New research on internet accessibility confirms that the amount of South African being able to access the internet by means of broadband connection has exploded by more than 50% during the past year – a direct consequence of the escalating necessity for round-the-clock connectivity.
The Internet Access in South Africa 2010 study, conducted by World Wide Worx and Cisco, reveals that the vast majority of expansion in fixed line broadband emanates from small and medium sized organizations upgrading to ADSL.
Consequently, this has expanded access to the internet to well over half-a-milion South Africans employed in small offices who did not until now have access.
Furthermore, it unveils that wireless broadband subscriptions have increased by 88% during the past year as opposed to 21% for fixed-line ADSL subscriptions, predominantly as a result of large companies providing 3G cards to employees who require to remain connected while out of the office.
“Wireless broadband is neither cheaper nor better quality, however it is far more convenient and flexible, additionally it transforms the way we think about where and how we make use of the internet,” World Wide Worx MD Arthur Goldstuck said.
The supply of both fibre access and new licences in addition has started a 18% rise in the number of internet access and service providers in South Africa.
‘The connected life’
Based on the study, numerous workers in South Africa today are capable of doing their jobs in or out of the office – “the connected life” – that enables employees to be productive, responsive and creative in or out of their conventional office spaces.
Remote or mobile workers are able to instantaneously gain access to business-essential applications, colleagues, and partners worldwide without regard for their location, the study reveals, adding the fact that this capability to collaborate and share information in real-time will certainly improve business productivity and profitability throughout the region.
“A mobile broadband connection can be described as a key enabler of the ‘connected life’,” said Cisco South Africa senior manager Reshaad Sha. “Cisco Internet Business Solutions group describes ‘connected life’ services as those services that can be enjoyed anytime, anywhere, on any device and by anyone.”
Terrestrial fibre-optic networks
Although the study in addition reports on the current and expected influence of the new undersea cables, that happen to be making a lot of the headlines in Internet news lately, it also examines, for the very first time, the impact of the roll-out of terrestrial fibre-optic networks throughout South Africa.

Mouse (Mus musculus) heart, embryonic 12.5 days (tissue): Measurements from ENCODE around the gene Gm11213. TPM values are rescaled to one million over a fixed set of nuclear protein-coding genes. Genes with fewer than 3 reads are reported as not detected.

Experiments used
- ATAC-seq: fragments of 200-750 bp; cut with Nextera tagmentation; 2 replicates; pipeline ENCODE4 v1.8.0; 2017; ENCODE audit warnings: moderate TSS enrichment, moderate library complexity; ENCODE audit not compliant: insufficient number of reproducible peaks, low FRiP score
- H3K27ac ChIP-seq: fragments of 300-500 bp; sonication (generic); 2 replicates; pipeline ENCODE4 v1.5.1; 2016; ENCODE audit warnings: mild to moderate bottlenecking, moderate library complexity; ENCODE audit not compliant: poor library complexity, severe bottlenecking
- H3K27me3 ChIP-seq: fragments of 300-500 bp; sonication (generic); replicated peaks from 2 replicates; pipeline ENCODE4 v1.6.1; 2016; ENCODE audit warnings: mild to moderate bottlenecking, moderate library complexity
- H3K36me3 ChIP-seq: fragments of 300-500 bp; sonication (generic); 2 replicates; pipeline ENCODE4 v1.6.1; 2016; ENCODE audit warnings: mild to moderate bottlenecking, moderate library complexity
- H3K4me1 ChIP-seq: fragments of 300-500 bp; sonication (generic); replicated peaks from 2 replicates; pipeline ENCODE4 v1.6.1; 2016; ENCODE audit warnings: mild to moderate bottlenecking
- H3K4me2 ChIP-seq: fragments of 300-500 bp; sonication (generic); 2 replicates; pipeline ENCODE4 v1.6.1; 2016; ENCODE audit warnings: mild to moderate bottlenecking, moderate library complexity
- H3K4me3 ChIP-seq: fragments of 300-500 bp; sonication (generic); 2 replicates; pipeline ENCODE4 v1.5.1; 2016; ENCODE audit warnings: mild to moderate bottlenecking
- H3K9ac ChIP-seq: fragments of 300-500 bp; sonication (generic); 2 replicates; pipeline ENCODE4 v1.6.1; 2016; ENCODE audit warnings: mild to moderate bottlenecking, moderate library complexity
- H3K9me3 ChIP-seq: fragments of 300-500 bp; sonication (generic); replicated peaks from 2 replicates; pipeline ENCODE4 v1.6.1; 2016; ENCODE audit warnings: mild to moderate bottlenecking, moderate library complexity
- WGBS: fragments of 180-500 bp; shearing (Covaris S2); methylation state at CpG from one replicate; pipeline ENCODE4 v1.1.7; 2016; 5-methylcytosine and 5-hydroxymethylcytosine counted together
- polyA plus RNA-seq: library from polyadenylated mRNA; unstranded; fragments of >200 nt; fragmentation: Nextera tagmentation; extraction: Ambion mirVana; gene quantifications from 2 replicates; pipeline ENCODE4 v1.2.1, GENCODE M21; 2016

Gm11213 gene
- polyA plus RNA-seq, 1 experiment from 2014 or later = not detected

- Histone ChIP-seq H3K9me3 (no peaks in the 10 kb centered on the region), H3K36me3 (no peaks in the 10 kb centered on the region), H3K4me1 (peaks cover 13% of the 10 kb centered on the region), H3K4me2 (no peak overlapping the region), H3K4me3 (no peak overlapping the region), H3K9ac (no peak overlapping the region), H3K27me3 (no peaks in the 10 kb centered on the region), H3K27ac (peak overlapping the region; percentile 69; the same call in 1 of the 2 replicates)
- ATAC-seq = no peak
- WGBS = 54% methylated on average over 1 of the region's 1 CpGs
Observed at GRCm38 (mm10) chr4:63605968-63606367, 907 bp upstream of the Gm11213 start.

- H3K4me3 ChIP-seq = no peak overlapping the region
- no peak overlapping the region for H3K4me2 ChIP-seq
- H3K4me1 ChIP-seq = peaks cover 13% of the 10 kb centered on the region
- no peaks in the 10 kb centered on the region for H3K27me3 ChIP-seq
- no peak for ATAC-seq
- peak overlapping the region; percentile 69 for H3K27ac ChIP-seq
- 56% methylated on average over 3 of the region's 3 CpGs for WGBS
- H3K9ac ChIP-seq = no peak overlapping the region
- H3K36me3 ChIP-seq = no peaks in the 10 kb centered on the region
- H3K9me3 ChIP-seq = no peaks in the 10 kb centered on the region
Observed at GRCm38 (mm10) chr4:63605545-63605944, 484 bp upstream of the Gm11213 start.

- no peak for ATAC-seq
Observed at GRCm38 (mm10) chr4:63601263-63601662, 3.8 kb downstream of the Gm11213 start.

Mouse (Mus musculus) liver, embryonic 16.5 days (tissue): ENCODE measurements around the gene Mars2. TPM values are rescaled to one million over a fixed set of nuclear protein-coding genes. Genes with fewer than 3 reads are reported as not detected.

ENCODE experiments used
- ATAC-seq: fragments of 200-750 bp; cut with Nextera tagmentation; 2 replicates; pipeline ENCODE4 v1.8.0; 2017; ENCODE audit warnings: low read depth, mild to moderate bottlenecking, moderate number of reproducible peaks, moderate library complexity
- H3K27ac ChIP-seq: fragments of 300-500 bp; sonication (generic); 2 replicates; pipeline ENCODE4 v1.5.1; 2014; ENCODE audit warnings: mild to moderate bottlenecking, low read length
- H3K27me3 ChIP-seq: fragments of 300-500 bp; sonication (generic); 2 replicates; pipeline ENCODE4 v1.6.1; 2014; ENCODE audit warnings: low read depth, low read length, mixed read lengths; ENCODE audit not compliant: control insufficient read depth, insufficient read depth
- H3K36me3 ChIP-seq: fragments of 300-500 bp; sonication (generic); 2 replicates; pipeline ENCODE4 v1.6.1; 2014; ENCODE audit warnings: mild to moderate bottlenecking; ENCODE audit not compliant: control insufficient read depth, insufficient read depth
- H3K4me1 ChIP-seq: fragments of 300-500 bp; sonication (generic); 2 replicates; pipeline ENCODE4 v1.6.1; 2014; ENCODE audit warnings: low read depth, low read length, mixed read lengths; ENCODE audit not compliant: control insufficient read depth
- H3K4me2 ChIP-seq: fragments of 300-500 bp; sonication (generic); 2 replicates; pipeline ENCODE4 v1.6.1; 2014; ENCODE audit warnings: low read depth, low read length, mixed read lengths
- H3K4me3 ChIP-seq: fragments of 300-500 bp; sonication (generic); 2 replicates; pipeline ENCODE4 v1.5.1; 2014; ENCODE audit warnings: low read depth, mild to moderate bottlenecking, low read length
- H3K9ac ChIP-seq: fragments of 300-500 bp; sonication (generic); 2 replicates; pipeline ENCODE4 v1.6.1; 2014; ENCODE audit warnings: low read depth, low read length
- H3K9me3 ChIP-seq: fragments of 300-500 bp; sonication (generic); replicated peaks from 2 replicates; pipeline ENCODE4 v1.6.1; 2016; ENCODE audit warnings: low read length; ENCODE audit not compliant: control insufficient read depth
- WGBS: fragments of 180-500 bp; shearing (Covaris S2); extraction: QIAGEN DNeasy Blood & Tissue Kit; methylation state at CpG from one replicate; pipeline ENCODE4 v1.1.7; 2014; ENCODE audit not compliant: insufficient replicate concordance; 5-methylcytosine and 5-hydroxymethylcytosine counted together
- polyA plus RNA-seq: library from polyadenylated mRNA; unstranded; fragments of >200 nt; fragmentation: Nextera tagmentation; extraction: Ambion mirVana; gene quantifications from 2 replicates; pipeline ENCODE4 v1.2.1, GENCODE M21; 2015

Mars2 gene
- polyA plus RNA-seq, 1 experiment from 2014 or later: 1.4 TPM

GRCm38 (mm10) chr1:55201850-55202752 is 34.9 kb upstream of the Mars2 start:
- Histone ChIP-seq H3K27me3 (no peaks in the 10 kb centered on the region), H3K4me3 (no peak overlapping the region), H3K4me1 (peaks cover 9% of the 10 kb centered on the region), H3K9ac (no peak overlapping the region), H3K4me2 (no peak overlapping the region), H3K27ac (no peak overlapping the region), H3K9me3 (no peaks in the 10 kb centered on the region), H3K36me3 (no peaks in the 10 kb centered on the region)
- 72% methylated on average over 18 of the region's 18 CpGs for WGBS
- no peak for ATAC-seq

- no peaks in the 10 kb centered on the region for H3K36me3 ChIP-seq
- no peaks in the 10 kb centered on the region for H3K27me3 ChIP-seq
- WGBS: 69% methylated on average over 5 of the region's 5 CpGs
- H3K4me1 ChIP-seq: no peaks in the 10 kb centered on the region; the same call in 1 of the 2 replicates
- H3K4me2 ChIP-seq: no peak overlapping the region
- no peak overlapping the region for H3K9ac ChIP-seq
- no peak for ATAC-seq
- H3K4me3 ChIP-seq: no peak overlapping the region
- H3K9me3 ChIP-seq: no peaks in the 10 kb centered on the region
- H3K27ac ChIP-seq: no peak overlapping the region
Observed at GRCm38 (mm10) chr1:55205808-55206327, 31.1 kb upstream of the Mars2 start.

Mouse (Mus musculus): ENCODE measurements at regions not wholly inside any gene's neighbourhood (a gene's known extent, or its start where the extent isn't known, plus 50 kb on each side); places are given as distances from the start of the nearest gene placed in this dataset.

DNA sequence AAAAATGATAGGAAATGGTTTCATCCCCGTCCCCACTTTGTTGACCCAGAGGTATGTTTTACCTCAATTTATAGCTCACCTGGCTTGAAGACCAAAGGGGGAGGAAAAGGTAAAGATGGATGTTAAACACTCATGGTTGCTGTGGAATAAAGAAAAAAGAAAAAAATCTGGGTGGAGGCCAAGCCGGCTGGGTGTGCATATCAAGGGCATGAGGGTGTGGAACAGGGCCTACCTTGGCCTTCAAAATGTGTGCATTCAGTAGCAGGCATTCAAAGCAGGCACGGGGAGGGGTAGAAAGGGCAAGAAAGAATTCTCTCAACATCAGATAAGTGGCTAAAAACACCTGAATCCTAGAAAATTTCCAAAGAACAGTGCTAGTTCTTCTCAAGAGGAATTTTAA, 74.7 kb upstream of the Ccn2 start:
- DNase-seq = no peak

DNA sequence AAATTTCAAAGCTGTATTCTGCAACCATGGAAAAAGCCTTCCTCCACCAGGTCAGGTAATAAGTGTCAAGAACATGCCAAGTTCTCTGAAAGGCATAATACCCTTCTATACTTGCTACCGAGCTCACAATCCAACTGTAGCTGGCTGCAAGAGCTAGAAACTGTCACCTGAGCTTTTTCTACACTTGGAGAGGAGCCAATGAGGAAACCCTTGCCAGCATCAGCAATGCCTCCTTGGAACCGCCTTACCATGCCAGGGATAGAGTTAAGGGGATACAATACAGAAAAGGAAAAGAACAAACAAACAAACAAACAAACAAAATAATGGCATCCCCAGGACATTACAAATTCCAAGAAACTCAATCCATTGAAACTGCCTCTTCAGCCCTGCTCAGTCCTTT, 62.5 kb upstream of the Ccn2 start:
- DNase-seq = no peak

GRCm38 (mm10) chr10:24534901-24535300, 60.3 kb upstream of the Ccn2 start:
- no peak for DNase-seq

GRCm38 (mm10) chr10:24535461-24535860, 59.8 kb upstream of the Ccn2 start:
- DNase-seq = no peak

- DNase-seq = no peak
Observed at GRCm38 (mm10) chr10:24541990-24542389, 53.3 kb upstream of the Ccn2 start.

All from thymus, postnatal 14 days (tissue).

As opposed to undersea cables that connect the country to the world, terrestrial fibre extends that connectivity directly into the major cities and towns, where businesses and consumers are connected in turn.
“The combination of new undersea cables and terrestrial fibre-optic networks would mean that we are experiencing the beginning of the next generation of connectivity technology, both in fixed line and wireless services,” said Goldstuck.
“The absent ingredients at this point are the next generation of customer access devices for those people who are connected, and reasonably priced availability of access for those people who are not.”
In the event that all present-day cable projects come to fruition by 2011, the overall capacity of undersea cables linking Africa to the rest of the world will have increased 150-fold over 2008. At the end of 2009, the capacity was 1 690 Gigabits-per-second (Gbps). At the end of 2010 it will be 5 410 Gbps, and a year later 14 770 Gbps.
Convergence of services
The research at the same time delves into the influence internet access is having on South Africa, from enhanced access to government information services to new trends in entertainment and education.
Coming from a data perspective, consumers are utilizing the internet to develop blogs and personal websites with text, pictures and video, while the convergence of formally disparate services – voice, video and data – also has made available an assortment of new experiences, for instance the integration of broadcast TV, video on demand (VoD) and telephony services.
“The diverse range of services and the demand consumers have begun placing on Internet based application services seems to have fuelled the uptake that we see today. Internet access speeds really do need to scale in order to meet the demands of applications and services, especially those that are video enabled,” said Sha.
“The network build outs that we are experiencing in South Africa happen to be positive steps towards the delivery of feature rich Internet services that the majority of developed countries are already enjoying.”